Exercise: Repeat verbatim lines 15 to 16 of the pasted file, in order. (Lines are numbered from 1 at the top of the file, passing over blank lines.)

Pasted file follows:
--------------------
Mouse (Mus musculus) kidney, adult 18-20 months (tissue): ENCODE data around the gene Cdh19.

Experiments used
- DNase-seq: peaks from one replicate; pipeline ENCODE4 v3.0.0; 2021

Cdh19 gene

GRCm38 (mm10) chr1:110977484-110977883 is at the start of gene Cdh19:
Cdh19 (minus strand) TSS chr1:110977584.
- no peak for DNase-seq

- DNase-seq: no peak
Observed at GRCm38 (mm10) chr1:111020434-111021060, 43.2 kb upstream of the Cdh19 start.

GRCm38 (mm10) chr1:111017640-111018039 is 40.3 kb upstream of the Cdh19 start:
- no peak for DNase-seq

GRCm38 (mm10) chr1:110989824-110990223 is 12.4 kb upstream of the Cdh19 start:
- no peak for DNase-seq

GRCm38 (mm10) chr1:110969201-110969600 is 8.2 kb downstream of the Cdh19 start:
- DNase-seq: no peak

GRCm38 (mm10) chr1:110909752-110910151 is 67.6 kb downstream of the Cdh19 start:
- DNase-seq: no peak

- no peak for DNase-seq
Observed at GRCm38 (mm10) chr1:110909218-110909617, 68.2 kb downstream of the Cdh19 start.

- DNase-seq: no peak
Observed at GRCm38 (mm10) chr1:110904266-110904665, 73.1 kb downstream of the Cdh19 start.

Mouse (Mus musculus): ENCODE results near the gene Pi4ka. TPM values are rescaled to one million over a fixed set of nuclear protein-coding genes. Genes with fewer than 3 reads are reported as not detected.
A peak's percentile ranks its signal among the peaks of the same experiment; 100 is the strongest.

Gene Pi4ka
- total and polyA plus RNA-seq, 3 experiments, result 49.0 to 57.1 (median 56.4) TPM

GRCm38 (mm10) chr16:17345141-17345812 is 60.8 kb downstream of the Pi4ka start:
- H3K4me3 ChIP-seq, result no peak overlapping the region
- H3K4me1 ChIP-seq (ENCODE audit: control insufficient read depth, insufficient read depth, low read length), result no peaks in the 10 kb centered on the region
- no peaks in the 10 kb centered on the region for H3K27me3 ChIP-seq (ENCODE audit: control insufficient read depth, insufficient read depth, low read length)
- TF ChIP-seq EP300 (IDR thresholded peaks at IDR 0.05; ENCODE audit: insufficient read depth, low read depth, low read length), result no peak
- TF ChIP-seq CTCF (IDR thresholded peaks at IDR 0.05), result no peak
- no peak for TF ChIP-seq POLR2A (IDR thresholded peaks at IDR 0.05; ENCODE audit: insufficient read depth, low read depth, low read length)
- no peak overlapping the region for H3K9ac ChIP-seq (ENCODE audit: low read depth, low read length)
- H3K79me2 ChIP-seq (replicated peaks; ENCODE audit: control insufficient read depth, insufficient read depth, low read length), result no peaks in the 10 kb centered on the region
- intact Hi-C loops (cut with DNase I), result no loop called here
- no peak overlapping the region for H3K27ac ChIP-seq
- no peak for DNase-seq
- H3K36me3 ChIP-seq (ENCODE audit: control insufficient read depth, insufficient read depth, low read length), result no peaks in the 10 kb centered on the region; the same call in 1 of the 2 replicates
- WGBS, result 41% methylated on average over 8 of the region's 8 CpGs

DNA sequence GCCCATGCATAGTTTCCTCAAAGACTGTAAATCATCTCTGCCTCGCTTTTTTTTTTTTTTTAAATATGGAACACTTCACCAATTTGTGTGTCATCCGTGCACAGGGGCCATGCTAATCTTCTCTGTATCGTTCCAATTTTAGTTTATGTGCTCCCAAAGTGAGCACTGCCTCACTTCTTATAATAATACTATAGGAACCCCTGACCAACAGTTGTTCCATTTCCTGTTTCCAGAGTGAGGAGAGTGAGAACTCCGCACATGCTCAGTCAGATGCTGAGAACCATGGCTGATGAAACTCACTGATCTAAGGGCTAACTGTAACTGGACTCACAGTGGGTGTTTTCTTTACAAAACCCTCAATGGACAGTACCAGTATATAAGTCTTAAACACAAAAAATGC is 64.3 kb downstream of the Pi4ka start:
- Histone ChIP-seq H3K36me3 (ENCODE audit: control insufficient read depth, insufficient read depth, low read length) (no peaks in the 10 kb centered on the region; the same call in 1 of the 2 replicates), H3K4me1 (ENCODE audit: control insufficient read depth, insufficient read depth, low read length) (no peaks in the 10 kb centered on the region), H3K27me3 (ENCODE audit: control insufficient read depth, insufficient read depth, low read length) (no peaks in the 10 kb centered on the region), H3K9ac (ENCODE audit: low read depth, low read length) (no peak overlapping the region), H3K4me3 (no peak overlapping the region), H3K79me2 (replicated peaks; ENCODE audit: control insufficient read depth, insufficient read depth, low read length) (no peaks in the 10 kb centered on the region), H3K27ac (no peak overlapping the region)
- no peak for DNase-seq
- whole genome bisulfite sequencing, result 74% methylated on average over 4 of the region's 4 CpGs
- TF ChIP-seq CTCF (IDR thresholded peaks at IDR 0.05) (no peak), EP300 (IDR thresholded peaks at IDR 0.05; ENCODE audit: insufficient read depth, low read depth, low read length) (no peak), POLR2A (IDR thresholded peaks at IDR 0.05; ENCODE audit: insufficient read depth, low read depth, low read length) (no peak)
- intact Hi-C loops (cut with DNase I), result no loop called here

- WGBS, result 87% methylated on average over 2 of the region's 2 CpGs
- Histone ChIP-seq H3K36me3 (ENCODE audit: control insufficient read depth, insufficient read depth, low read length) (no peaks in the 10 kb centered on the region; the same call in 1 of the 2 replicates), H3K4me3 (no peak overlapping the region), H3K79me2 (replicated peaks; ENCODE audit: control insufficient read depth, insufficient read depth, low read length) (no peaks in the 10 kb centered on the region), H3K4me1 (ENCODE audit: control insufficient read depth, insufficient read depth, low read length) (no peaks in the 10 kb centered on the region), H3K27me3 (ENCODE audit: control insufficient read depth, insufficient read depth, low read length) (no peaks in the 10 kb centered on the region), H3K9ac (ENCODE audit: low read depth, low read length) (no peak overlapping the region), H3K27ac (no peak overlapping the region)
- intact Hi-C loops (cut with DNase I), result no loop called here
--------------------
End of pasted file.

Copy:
- DNase-seq: no peak

GRCm38 (mm10) chr1:110909752-110910151 is 67.6 kb downstream of the Cdh19 start: